accommodation to change: A stockpile of emptiness builds up and, not being recognized, not lived through in bereavement, feeds the frantic pace. Then, "wiped out," the cycle begins anew. To refuse energy in the name of poverty makes celebration possible. To be thus impoverished is a condition no commodity can enrich; only the gifts that come freely in celebration can answer such poverty. In this celebration of the loss of the flesh and the familiar we find that we are reflected, not in the chrome and glass of downtown, the coffins of vampires, but in the bums and bag ladies looking in the trash cans or, hands outstretched, asking for a gift.
They teach us how to be poor. Ask for a gift. Gifts are not scarce commodities. They are always essentially plentiful. With arms outstretched, backs turned to the temples of scarcity, we celebrate: "A festival is essentially a phenomenon of wealth; not, to be sure, the wealth of money, but of existential richness. Absence of calculation, in fact lavishness, is one of its elements." 40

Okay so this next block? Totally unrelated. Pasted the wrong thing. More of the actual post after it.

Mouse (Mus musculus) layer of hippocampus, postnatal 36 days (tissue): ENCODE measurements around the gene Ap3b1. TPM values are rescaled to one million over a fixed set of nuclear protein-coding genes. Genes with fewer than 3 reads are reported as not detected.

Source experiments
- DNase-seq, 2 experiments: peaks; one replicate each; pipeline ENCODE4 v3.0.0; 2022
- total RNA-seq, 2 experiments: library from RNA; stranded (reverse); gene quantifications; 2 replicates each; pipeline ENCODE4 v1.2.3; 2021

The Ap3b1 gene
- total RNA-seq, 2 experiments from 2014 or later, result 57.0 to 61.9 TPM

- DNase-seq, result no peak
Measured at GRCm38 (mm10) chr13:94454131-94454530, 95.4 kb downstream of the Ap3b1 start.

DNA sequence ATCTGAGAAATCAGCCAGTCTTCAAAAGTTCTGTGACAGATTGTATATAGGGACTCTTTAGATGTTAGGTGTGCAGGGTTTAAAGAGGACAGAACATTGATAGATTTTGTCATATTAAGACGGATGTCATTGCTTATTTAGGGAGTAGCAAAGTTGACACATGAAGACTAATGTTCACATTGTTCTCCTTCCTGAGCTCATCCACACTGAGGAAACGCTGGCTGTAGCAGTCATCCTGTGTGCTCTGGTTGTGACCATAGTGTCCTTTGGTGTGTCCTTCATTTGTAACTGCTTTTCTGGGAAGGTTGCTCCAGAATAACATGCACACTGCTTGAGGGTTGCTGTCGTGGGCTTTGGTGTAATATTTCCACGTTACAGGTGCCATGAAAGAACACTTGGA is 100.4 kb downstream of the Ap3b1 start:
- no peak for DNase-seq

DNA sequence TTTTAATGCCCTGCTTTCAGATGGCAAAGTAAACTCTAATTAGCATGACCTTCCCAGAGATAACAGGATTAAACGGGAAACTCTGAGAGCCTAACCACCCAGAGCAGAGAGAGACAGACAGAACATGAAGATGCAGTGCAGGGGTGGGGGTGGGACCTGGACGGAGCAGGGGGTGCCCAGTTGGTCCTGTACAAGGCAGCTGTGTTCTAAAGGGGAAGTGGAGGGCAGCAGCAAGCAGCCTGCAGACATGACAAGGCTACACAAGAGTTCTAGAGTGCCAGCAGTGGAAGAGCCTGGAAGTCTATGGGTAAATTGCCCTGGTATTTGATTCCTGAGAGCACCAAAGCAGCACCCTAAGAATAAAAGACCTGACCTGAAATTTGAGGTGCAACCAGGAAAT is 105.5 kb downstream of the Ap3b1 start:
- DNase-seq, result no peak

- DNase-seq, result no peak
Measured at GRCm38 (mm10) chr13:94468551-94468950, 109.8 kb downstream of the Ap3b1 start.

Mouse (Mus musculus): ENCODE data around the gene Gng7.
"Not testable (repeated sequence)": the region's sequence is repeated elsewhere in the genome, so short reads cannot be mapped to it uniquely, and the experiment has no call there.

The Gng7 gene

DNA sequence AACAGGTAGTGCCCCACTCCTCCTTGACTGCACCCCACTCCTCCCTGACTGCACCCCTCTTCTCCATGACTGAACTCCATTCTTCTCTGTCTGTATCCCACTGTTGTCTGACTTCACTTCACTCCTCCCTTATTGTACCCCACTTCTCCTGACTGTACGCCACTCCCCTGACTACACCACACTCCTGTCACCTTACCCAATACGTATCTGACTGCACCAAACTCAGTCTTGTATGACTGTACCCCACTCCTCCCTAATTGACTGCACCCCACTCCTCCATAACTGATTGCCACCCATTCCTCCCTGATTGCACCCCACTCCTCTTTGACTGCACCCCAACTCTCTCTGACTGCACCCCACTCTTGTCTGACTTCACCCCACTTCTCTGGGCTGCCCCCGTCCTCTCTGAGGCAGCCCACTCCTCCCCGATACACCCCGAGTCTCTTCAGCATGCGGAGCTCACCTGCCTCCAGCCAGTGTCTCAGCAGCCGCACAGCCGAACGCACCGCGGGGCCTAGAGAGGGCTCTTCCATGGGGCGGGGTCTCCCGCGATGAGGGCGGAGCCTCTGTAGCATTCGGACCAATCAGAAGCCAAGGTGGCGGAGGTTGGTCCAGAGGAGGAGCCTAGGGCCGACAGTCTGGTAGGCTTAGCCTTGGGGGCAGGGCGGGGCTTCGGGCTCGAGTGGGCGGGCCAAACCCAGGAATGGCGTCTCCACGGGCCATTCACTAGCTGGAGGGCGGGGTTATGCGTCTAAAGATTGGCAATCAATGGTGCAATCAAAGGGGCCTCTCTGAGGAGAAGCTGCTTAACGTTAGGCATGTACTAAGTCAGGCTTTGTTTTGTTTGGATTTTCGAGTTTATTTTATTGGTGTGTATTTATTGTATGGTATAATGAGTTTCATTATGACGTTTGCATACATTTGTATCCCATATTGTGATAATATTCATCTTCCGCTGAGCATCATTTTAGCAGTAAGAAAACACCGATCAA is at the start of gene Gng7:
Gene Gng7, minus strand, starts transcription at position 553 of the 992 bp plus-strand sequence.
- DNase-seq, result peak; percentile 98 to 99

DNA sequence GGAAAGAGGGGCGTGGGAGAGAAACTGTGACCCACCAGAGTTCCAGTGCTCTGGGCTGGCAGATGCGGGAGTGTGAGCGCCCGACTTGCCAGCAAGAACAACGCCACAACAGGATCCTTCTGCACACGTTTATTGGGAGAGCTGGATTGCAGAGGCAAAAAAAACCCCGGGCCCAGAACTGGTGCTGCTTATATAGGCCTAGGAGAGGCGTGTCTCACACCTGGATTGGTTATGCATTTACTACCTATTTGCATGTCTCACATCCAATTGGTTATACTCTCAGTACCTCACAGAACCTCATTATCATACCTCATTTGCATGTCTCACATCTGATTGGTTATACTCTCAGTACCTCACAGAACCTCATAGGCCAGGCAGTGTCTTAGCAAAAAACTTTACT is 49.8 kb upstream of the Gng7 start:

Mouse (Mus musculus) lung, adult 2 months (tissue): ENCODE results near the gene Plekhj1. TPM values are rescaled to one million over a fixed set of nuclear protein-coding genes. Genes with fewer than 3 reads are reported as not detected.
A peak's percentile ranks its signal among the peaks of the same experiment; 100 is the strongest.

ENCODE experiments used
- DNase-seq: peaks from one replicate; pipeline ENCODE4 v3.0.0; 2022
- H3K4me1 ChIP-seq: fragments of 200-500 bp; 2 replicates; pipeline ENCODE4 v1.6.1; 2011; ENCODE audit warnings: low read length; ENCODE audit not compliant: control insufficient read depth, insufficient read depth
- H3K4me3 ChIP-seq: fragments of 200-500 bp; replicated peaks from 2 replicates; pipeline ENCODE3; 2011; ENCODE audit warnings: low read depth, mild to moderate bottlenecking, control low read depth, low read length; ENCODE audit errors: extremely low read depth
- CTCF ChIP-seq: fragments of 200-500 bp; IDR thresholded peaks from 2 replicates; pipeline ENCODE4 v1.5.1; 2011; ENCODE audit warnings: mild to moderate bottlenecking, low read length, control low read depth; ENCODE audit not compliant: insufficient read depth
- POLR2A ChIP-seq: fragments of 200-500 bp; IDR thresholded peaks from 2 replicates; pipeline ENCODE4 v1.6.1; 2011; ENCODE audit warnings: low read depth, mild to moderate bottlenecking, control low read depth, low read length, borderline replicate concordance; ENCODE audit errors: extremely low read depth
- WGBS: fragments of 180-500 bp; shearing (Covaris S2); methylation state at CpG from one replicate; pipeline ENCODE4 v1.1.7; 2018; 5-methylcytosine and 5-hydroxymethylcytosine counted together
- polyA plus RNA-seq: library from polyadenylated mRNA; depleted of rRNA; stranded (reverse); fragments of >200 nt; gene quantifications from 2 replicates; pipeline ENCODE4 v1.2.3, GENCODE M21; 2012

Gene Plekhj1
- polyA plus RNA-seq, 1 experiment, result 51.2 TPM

Thus enfleshed and impoverished, we celebrate our losses, not nostalgic for the past, not enthralled with the brave new world. In enacting grief for ourselves and our world, we take up a place, stepping from white noise with its swirling winds and fast lanes. Our place is filled with modern junk, surrounded by noise and speed, with fleshless energized calm vampires, but a place, nonetheless, in which to bury the dead.